- Chronic pain impairs the sufferer’s ability to perform their job and other activities they enjoy.
- The need for surgery to repair hernias, damage to the spinal vertebrae or discs, or other damage caused by the injury.
- Long-term stress or anxiety from dealing with symptoms of the injury and the financial impact of missed work and attending medical appointments.
Filing a Workers’ Compensation Claim
For most workplace lifting injuries, workers can seek compensation through their state’s workers’ compensation program. Workers’ compensation is a type of insurance policy most workers are required to provide for their employees.
While the process of obtaining compensation after a workplace injury varies according to state laws, some general provisions are true for filing a workers’ comp claim in any state, such as:
- A worker injured on the job must inform their employer of the injury as soon as possible and obtain prompt treatment. The employer is responsible for informing their insurer of the injury and often must notify the state agency tasked with overseeing workers' compensation provisions.
- All workers begin with temporary total benefits for their injury and are generally required to miss several workdays before wage loss replacement begins.
- In some states, workers can choose their physician to treat their injuries. In other states, the worker must obtain treatment from a physician their employer or insurer chooses.
- The worker must follow the physician's treatment instructions. The worker will receive temporary benefits until they've reached maximum medical improvement, which is the point when their doctor determines that they have likely obtained the highest amount of recovery from their injury possible, even if treatment were to continue. At that point, the worker will know if they can return to the tasks they normally do in the scope of their employment; whether they can need to secure a different job; or whether the injury prohibits them from performing any job-related tasks.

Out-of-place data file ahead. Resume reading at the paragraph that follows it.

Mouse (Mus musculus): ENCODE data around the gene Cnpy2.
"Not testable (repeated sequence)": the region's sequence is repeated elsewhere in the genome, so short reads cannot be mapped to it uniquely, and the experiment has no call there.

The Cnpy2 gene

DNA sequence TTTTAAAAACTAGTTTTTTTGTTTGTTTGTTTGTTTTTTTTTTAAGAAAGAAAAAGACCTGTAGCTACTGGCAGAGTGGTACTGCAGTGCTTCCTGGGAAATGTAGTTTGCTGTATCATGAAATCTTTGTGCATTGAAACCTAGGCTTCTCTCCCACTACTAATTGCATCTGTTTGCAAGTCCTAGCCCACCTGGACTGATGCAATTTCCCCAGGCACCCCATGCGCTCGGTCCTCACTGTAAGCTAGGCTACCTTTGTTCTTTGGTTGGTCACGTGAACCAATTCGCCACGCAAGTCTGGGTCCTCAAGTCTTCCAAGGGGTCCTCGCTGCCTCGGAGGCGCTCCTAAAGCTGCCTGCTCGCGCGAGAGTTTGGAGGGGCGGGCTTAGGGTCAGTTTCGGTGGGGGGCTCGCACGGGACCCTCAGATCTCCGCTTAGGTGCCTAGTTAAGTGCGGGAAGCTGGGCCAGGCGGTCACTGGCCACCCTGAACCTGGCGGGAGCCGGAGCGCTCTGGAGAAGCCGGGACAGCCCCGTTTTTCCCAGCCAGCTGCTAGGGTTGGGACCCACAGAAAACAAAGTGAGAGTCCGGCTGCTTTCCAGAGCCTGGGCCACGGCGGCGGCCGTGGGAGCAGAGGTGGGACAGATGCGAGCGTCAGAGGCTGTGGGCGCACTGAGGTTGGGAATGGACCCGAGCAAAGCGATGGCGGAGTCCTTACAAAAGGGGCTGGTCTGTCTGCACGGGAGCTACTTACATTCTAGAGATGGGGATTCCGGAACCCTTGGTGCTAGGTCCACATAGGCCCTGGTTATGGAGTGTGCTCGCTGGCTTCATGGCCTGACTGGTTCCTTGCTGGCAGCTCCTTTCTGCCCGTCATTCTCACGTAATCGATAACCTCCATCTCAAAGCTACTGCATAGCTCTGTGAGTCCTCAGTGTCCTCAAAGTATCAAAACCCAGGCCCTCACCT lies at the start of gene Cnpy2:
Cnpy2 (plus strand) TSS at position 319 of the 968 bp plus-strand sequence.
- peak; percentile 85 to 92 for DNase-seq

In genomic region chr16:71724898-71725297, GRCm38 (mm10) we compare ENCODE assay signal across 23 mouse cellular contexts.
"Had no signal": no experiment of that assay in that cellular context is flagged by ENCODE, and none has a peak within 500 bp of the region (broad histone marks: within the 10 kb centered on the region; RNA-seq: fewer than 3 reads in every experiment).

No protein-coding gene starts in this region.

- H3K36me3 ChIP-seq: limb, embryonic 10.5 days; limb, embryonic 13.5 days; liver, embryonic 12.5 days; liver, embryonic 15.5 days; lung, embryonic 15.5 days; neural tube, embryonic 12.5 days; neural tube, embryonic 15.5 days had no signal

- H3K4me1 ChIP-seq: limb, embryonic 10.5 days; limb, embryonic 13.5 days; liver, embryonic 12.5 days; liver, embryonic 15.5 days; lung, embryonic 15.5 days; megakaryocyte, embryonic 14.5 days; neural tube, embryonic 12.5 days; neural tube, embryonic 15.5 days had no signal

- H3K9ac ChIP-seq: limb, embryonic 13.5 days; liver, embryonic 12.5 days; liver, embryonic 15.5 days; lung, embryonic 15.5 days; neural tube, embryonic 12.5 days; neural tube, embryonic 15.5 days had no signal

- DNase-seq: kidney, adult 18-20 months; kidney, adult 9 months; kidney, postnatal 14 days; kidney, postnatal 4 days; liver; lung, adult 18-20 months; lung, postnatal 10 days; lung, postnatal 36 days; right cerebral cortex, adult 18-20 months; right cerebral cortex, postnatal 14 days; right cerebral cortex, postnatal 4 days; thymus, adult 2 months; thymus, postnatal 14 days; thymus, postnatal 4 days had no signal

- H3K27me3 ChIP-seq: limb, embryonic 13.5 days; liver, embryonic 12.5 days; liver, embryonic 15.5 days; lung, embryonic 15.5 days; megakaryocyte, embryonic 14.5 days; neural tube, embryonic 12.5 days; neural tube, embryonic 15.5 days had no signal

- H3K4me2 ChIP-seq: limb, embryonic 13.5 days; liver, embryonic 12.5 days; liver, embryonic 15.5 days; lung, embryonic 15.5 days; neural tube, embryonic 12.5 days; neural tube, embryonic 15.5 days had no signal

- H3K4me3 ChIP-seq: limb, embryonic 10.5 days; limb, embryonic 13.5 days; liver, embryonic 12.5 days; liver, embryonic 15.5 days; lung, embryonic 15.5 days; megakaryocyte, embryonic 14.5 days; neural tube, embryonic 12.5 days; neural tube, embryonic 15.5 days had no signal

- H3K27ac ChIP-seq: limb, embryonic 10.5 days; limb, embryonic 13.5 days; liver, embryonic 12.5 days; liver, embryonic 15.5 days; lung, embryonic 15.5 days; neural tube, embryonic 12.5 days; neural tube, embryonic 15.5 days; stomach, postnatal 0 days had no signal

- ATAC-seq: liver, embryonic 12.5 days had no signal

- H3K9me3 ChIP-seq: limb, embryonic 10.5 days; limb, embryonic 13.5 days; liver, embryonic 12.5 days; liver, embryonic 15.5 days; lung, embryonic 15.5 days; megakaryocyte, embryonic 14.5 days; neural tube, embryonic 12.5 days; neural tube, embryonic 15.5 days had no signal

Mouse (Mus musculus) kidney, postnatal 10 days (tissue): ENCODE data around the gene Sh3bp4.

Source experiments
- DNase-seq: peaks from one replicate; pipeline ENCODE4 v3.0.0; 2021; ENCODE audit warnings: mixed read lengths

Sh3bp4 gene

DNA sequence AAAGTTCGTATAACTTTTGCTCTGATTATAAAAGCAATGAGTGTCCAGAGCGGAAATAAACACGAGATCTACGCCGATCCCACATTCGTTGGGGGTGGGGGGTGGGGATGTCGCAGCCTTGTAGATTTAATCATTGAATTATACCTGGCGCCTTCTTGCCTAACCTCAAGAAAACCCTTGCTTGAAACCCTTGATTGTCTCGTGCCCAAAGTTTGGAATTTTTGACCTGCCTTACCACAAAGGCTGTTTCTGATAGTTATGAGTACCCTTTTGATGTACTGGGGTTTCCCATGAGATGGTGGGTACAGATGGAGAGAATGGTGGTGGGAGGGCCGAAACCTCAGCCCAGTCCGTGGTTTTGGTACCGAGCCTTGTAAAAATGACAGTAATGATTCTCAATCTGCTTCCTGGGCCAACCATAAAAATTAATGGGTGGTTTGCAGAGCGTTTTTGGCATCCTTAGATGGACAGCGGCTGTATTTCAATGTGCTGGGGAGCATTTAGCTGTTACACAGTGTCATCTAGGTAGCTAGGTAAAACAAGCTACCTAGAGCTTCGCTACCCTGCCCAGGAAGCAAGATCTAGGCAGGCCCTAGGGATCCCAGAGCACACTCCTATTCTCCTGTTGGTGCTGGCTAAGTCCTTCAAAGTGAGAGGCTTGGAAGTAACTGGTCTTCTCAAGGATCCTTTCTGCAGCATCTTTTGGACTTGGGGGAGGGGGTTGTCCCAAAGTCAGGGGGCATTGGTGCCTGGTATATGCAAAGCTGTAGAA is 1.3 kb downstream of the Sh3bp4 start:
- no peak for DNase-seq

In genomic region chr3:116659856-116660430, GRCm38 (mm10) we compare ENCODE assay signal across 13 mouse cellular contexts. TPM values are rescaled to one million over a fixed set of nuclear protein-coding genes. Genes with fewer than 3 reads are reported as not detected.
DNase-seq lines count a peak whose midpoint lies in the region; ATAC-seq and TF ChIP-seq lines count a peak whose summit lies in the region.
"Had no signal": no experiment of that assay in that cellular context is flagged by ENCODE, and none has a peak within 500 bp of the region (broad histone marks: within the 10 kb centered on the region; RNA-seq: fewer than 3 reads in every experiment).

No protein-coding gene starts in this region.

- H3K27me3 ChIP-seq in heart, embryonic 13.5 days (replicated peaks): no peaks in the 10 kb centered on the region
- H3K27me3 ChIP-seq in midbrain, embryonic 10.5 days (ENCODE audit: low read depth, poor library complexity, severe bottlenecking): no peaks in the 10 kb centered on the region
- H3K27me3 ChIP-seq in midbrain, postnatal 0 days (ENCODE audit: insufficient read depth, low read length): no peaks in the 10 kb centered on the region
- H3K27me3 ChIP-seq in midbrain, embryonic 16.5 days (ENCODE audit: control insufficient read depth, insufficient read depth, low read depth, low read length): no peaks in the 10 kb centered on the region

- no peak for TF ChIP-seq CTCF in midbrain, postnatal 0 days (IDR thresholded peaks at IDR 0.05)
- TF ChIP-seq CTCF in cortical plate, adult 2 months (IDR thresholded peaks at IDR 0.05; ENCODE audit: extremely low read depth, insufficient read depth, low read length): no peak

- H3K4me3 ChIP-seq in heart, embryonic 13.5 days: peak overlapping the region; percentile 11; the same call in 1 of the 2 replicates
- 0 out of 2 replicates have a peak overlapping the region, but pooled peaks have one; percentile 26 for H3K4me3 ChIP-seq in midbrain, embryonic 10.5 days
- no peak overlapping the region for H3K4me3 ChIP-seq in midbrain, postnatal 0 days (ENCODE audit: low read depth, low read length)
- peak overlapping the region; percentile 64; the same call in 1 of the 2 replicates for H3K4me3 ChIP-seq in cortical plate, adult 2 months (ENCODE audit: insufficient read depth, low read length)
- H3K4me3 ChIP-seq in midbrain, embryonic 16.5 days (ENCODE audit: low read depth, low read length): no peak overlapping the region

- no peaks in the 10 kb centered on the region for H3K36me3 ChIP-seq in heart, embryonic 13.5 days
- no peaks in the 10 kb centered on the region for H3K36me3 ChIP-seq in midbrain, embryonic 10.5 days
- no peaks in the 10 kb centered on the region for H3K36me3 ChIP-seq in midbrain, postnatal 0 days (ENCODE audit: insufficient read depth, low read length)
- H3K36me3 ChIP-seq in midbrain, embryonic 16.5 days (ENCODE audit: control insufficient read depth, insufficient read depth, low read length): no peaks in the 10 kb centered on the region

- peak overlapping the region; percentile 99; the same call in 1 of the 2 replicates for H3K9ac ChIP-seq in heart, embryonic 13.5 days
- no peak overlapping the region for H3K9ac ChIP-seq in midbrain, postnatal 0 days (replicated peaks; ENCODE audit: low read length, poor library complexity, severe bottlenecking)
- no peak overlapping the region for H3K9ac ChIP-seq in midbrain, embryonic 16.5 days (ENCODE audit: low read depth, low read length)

- Injured employees cannot receive workers' compensation benefits for temporary injuries indefinitely. For example, in Minnesota, the maximum time an individual can receive temporary total benefits is 130 weeks. They may receive temporary partial disability benefits for up to 225 weeks. In Wisconsin, the number of weeks a worker can collect wage loss benefits depends on the state's losses schedule.
Limited Circumstances to Seek Compensation Through the Personal Injury Claims Process
While workers' compensation covers most workplace injuries, there are some limited circumstances in which a personal injury claim is an appropriate action to take to obtain compensation for the injury. Those circumstances involve accidents a third party (someone who is not your coworker or your employer) caused.
Examples of the type of workplace lifting accidents that can result in a personal injury claim include:
- Accidents when the individual trips or slips at the workplace while carrying a heavy object due to clutter, liquid, or debris at a job site that a worker of another on-site company left.
- Accidents in which the object being lifted and carried comes apart during transport due to product defects, resulting in injuries to the worker.
The Types of Benefits Available if You’ve Experienced a Lifting Injury
The most important benefit received through a workers’ compensation claim for most workers experiencing an injury is the replacement of lost wages and help with medical bills. Here is a look at all the benefits beyond wage replacement.